Flycatcher Buttress, North Early Winters Spire IV 5.10b

   
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Washington Pass, Washington, USA

  • Currently 3.0/5
Avg time to climb route: 4-8 hours
Approach time: 1.5-3 hours
Descent time: 1.5-3 hours
Number of pitches: 11
Height of route: 800'
Overview
The Flycatcher Buttress on North Early Winters Spire (NEWS) is the least popular of all the East Face routes. This is due to a lack of information more than a lack of quality climbing. The last accurate topo was available in Bryan Burdo’s Kinko’s- made guide book in the mid-90s. Fred Beckey’s guide still shows the original 1965 aid route. This relatively moderate route is worth a look and certainly deserves greater popularity. At first look, The Flycatcher is big and looks more intimidating than elegant. A closer look shows it to be an adventurous outing on mostly solid rock with amazing position and quite a few quality pitches. The difficulty is comparable to the Direct East Buttress on South Early Winters Spire. The DEB is cleaner, the route finding a little more straightforward, and the difficulties more sustained while The Flycatcher sports slightly more challenging individual moves.
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Route History
The Flycatcher was first climbed in July on 1965 by Washington Pass pioneers Steve Marts, Don McPherson, and King McPherson. They spent quite a few days on the face, and the first ascent was done mostly on aid.

With stories of loose aid up to A3 and difficult route finding, the route soon faded into obscurity. Then in 1990, it came to the attention of Washington’s second most prolific route developer, Bryan Burdo. He had been free soloing several different routes in the area all summer. He examined the east buttress, eying the features on the face, not even knowing exactly where the 1965 route went. Burdo was inspired by some of the routes John Bachar put up in California, onsight, ropless, with only a chalk bag and a tooth brush for scrubbing holds. This was certainly one of the boldest and proudest ways to establish a first ascent. Burdo left the ground under sunny skies with only a chalk bag, a tooth brush, and the T-shirt on is back, telling himself he could just down climb if things went bad. As he climbed higher, the sky grew darker. About halfway up, Burdo pulled a roof that he wasn’t sure he could reverse. The wind picked up and he felt the occasional drop of rain, but with no gear and no rope, he was committed to making it to the top. He found a dead flycatcher – a small bird that hunts insects – near the summit and wondered if this was a bad omen. Less than 200 feet from the top with thunder in the distance, he ran into a section he couldn’t get around. He tried several ways out to the right but nothing went. Burdo recalls that at this point, he started to get a little worried. Then he noticed a crack system up and to the left that looked as if it might go. Not only did it go, it turned out to be fantastic climbing. He quickly topped out, and as he down climbed the chockstone gully it began to hail violently. Relieved to have survived the experience, he didn’t onsite solo again for some time.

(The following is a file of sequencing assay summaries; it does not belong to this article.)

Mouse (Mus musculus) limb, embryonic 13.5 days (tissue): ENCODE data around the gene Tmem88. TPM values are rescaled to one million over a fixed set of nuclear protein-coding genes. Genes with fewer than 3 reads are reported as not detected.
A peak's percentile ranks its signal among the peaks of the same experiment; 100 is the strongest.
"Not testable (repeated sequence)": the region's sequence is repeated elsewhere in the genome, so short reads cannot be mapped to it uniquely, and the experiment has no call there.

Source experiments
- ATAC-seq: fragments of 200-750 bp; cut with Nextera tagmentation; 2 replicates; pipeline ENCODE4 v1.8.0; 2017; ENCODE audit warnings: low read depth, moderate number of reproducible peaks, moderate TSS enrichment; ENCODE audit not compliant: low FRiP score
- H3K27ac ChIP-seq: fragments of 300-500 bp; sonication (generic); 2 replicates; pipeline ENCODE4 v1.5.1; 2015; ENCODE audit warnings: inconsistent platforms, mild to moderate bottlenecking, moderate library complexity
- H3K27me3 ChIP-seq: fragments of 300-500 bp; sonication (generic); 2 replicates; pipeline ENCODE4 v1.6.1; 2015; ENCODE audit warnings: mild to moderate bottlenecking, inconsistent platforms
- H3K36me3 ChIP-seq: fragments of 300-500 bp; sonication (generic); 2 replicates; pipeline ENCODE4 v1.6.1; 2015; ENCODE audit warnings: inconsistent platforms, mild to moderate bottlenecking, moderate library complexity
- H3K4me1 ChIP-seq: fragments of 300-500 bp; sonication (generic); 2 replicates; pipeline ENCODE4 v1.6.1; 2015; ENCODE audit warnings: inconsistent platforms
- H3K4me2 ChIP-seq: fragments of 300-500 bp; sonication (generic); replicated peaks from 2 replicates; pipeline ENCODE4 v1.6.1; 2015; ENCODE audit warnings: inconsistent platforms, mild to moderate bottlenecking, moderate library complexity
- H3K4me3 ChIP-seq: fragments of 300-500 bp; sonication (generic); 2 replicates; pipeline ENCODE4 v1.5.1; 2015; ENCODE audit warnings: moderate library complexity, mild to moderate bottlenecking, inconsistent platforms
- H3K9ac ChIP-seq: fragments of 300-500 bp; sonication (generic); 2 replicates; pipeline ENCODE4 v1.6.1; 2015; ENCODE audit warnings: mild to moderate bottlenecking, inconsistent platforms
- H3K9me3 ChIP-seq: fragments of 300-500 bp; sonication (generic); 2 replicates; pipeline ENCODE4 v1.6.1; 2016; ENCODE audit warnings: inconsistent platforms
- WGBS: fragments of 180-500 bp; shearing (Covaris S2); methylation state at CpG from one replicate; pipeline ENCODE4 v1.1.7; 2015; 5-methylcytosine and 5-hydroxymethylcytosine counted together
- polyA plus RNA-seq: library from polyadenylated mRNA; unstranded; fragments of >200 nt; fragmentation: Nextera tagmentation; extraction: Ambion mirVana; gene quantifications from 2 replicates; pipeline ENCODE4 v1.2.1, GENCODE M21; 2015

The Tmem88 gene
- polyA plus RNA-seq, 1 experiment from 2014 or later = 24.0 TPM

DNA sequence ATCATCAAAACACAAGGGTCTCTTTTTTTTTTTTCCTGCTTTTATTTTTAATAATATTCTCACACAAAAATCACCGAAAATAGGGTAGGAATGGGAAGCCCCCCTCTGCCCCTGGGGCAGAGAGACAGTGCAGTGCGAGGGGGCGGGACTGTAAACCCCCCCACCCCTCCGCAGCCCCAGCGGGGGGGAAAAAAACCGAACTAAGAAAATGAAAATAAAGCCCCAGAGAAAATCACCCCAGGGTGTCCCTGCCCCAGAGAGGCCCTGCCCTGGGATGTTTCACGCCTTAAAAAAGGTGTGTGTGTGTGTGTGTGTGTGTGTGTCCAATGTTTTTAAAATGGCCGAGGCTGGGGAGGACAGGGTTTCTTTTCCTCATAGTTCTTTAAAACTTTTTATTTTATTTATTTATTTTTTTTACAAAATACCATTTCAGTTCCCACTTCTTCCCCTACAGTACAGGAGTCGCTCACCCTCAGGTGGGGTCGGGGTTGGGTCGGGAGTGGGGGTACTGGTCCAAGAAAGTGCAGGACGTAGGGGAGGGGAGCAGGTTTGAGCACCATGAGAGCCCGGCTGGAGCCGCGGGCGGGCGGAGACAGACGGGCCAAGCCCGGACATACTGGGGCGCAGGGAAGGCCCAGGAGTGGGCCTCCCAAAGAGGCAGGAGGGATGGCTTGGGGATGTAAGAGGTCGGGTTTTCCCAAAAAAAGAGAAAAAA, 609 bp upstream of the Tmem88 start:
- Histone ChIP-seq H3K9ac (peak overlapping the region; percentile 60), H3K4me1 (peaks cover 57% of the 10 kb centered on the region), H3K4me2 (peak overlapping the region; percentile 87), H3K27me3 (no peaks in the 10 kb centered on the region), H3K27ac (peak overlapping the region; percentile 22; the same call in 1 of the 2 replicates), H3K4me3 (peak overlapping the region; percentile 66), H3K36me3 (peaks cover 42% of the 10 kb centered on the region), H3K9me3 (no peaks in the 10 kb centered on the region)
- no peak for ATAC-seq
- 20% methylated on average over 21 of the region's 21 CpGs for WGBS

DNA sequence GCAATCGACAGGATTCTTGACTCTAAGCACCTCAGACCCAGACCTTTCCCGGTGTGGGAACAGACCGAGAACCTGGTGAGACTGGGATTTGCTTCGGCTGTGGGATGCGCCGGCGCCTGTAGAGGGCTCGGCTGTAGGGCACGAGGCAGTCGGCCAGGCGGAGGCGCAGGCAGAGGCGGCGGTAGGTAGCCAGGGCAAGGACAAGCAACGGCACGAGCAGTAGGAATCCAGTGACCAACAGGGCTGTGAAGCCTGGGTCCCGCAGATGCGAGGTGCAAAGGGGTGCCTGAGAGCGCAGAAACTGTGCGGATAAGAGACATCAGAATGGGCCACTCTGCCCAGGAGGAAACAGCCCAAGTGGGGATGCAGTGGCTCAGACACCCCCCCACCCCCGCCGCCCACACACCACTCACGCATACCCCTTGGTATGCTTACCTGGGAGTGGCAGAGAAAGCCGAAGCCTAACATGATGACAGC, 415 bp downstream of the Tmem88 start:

While the route Burdo climbed shared some pitches with the 1965 route, his entirely free route contained some distinct variations. It is still amazing to think how bold Burdo was to put this new 1,000 foot tall route ground-up, onsight, free solo, carrying no rope, and with virtually no previous knowledge of the old 1965 aid line.

Strategy
One of the longer and trickier approaches in the Liberty Bell group combined with 1,000 feet of adventurous climbing make for a full day, so start early. The route is long and has its fair share of devious route finding, especially on Pitches 3-5 and 9 and 10. Pitch 1 is a little bold and takes a little extra effort to fiddle in good gear, but it comes only at intervals. This pitch is for solid 5.9 leaders. Protect your second on Pitch 2. The 5.10 cruxes on the route are short and you could pull through on gear if necessary. The first 5.10b crux that comes on Pitch 7 involves steep, mostly hand-sized jamming out a small roof. It is short, well-protected, and a great place to push yourself. On Pitch 10 you can climb the full body OW at 5.9 or the Twin Fly Catcher cracks at 5.10a/b; both are good. While you can pull through the cruxes on gear, the size and sustained nature of the route call for at least a solid 5.9-5.10a leader. Crowds are unlikely, but passing could be easily managed through most of the middle of the route. Expect to carry all your gear up and over with you as it is extremely inconvenient to return to the base. This route is a little dirty but was given four stars because of the length and quality rock and the climbing on several pitches is quite good.

Retreat Storm
This route has no fixed anchors. You could rappel Pitch 1 with two ropes from a stout bush. After the traverse on Pitch 2, retreat would be difficult andwouldinvolvelosingalotof gear. With two ropes you would lose less gear.
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Source: SuperTopo Guidebook Staff
North Early Winters Spire - Flycatcher Buttress IV 5.10b - Washington Pass, Washington, USA. Click to Enlarge
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Photo: Ian Nicholson
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